When new employees arrive at the customer service orientation for Tommy Bahama, the beach-themed restaurant-and-apparel business, most expect a traditional process-and-policy walkthrough. Instead, a presenter asks the group whether they've ever thrown a party where, at the end of the night, it's obvious that everyone had a great time. Most members of the group reply yes.

"That concludes our lecture on customer service," says the presenter.

That orientation session is what Stanford business professor Chip Heath calls a "moment." Heath defines moments as brief experiences that lift people out of the ordinary; change how they view the world; inspire and capture up-swells of pride; or deepen bonds with others. Startled and delighted by Tommy Bahama's sharp jab of corporate values, employees never forget the lesson embedded in that experience. 

The ability to create moments is a valuable leadership skill.

A healthy culture and respectful treatment may keep your workforce satisfied, says Heath, whose latest book The Power of Moments: Why Certain Experiences Have Extraordinary Impact, was released in October. (Like all Heath's books it is co-authored with his brother, Dan Heath, a senior fellow at Duke.) But moments imprint themselves more powerfully. They amplify employee loyalty, collegiality, and dedication.

Unlike many leadership skills, creating moments comes naturally to most people. "It's something many of us learned growing up," says Heath. "We have had birthday parties and wedding celebrations. We have the talent for commemorating things in memorable ways."

Focus on the beginning.

"Research says that 40 percent of things you remember from college happened in the first six weeks of starting your freshman year," says Heath. "That's when new things are happening. Those are things that stand out."

The business analogy is a new employee's first few days: a time when the leader's personal involvement can be especially effective. Imagine, for example, the impact on a new administrative assistant of walking through the door and being greeted by the CEO, who is waiting for her.

"The role played by the founder or CEO has an outsize effect," says Heath. "That moment of meeting the person they've heard about in all these interviews and hearing from that person the story of the business. A small amount of your time can have huge benefits."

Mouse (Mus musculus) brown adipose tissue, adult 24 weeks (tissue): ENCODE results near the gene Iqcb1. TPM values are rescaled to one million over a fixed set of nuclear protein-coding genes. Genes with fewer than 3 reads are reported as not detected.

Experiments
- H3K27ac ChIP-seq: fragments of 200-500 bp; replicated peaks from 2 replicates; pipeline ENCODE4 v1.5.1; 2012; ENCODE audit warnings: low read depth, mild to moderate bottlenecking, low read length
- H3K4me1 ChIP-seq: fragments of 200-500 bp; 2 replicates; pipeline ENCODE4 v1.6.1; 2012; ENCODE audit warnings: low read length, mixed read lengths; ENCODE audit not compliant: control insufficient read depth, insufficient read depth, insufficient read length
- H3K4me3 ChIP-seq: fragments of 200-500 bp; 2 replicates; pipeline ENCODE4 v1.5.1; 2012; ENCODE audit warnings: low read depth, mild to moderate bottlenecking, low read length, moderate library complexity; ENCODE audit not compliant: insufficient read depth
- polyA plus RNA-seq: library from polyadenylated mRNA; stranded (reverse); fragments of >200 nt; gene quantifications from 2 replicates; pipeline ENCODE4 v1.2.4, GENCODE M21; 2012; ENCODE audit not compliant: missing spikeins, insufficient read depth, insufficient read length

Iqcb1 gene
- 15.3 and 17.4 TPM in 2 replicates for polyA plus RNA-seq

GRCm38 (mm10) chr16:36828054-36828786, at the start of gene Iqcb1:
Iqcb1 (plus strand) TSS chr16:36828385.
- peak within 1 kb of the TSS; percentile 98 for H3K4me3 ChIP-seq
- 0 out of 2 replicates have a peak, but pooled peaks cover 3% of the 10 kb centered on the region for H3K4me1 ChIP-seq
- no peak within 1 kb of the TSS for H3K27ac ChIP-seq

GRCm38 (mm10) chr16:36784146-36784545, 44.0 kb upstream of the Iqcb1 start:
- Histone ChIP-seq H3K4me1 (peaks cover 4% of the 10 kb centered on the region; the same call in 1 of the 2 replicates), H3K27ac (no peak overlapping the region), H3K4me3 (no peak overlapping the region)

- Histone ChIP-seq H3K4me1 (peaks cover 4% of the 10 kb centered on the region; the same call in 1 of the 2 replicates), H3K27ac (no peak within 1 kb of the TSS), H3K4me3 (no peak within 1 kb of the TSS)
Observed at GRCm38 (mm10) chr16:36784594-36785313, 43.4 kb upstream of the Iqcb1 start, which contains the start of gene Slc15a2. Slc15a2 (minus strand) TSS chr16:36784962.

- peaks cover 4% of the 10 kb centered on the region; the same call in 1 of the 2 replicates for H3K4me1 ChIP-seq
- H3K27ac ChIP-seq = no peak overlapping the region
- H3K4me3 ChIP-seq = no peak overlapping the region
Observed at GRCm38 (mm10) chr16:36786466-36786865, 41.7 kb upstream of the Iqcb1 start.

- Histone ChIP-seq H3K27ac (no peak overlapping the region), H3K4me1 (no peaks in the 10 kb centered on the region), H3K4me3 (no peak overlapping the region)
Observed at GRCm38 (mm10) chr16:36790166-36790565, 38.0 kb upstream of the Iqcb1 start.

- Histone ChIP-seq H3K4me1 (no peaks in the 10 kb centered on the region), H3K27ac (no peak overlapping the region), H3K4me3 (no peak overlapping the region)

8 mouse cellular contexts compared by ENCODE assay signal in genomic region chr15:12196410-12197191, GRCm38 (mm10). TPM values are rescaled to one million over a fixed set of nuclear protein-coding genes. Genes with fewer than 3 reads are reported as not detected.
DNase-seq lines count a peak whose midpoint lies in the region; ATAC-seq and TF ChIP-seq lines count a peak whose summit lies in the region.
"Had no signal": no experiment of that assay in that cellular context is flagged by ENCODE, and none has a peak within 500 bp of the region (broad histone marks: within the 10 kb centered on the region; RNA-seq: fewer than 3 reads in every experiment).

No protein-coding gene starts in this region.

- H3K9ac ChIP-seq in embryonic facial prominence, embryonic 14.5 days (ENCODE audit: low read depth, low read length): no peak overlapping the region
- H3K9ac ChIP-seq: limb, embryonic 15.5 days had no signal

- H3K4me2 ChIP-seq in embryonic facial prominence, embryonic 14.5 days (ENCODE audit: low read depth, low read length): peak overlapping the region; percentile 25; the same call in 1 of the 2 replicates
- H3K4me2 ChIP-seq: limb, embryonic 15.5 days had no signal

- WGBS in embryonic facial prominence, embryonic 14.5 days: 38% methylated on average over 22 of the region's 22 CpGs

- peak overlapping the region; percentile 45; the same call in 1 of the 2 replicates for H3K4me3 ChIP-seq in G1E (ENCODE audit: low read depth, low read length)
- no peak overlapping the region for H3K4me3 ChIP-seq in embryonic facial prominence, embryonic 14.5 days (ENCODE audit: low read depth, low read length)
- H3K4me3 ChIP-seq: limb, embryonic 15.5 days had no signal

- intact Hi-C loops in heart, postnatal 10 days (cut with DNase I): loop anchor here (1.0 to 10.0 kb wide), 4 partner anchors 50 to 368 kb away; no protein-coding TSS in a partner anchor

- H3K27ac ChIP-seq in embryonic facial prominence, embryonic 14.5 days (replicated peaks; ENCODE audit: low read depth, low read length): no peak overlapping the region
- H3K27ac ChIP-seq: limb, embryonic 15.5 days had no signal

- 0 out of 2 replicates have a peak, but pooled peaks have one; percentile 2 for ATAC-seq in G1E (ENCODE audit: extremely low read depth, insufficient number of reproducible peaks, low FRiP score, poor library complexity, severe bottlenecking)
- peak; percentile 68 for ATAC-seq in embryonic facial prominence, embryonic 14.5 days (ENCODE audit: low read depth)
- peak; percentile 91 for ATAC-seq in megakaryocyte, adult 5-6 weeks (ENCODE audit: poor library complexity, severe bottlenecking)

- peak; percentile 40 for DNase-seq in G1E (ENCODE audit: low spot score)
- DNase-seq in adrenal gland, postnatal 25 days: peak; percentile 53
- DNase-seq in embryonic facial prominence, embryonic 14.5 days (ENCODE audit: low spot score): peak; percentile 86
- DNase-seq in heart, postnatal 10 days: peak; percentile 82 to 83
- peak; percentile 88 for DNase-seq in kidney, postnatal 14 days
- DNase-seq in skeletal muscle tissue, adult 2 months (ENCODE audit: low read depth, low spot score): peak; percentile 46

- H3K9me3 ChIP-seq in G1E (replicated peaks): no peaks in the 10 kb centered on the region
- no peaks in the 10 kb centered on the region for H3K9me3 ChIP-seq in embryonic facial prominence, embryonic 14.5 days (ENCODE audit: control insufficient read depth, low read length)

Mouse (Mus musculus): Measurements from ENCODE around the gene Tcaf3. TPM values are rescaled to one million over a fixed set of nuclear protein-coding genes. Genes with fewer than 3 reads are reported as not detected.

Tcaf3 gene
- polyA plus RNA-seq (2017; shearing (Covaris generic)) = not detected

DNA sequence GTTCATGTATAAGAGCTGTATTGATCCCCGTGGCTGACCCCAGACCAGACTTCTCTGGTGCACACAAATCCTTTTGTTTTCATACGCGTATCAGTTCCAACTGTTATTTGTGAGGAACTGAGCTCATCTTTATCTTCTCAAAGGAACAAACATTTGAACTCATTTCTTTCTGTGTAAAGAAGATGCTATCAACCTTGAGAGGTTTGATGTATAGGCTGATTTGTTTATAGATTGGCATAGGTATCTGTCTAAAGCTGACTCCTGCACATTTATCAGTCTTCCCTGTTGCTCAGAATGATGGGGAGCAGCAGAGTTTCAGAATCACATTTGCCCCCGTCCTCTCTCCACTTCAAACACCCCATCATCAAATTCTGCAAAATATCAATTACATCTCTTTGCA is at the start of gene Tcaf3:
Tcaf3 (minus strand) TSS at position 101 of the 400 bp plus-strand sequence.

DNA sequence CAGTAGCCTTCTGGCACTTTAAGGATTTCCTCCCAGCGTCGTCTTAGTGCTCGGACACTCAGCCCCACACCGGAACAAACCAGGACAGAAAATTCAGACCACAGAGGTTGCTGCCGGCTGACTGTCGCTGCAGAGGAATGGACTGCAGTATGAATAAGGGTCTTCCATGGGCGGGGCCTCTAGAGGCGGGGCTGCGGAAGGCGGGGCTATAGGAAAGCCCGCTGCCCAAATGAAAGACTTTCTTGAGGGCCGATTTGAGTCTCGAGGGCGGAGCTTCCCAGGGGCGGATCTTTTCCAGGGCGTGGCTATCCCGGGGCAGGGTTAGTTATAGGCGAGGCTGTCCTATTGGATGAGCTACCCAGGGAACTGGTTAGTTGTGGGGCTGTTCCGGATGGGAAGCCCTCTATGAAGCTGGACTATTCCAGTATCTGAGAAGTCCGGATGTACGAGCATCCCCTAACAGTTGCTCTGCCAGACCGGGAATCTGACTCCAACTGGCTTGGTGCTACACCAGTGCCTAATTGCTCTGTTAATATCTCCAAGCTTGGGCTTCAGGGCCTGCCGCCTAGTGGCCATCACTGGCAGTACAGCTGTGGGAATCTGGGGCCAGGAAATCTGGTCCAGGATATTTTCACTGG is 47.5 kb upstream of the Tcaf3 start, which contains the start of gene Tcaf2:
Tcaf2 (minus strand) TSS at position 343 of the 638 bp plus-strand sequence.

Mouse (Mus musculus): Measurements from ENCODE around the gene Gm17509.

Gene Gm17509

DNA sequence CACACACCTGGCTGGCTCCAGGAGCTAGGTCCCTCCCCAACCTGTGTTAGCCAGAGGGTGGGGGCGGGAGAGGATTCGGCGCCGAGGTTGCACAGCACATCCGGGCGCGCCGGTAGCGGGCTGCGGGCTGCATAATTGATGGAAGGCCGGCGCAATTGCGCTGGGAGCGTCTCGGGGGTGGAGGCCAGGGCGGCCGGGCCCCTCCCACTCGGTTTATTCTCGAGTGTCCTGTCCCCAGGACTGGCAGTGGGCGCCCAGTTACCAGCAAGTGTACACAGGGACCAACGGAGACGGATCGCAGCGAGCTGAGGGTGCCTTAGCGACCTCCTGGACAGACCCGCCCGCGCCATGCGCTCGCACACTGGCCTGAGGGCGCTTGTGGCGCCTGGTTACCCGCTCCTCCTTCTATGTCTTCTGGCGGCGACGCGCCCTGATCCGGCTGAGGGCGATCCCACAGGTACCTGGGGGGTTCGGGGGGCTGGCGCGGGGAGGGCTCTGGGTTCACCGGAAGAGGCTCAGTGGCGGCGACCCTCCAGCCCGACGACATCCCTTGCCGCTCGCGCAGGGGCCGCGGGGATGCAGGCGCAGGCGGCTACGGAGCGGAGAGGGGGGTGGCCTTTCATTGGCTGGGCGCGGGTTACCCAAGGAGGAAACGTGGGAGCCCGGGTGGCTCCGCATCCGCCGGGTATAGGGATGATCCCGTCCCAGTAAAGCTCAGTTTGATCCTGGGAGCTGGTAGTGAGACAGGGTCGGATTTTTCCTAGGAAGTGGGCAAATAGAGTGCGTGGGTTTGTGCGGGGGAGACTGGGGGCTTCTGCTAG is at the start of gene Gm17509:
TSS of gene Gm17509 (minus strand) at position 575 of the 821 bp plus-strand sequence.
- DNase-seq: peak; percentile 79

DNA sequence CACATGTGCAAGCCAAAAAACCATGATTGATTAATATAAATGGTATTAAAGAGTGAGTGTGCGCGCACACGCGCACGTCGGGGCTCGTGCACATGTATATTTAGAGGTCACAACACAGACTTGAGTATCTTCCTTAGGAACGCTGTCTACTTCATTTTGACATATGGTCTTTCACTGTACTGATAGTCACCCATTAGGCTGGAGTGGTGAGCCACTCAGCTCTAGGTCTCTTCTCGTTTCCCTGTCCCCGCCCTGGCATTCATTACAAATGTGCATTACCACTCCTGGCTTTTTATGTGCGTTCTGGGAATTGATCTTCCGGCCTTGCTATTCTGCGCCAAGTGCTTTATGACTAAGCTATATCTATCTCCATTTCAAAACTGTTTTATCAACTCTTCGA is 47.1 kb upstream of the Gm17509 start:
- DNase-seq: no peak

In that vein, once a quarter, Daniel Lubetzky, the founder and CEO of KIND Snacks, sits down with new hires and asks them to tell funny, personal stories, from which he plucks a common theme that becomes the identity for that "class." (For example, one class might be People Who Enjoy Eating Weird Things.) At age 68, Larry O'Toole, the founder and CEO of the Gentle Giant Moving Company, still runs the stairs--all 37 sections--at Harvard Stadium with groups of new employees.

Allow the moments--good or bad--to be shared.

Once employees are absorbed into the business, moments of pride should be cultivated, says Heath. He recommends establishing concrete milestones that can be publicly celebrated rather than vague goals to be checked off during the annual review. For example, the leader might set an employee's goal of training three people to the level where then can manage their own units. That's easier to commemorate than challenging them to display "excellent people-development skills." Not every achievement requires breaking out the champagne. The presentation of some doodads--like tombstones used by the finance companies to mark closed deals or T-shirts passed out by Silicon Valley companies after each successful stage of a project's development--give employees both a moment in the spotlight and a tangible reminder of it.

Heath also urges leaders to plan activities that create moments of connection between colleagues. Small businesses probably can't afford to send employees to retreats or on celebratory trips to Aruba. But fun and luxurious experiences aren't the only ones that are memorable. Heath describes a shoe company that every fall deploys staff to visit "a boring location" that carries its brand. Colleagues gain insights by talking to retailers, but they may also "have a memorably terrible meal at a bad restaurant together, and that becomes a story," says Heath. "Those shared experiences are important for their relationships the rest of the year."

Even bad times can be worth capturing in moments. It is better that employees openly mourn a failed project or a layoff together than whisper and tremble while managers pretend nothing happened. "There is a reason to get together and drink beer and sing songs and talk about the good old times," says Heath. "I think wakes are underutilized as corporate events."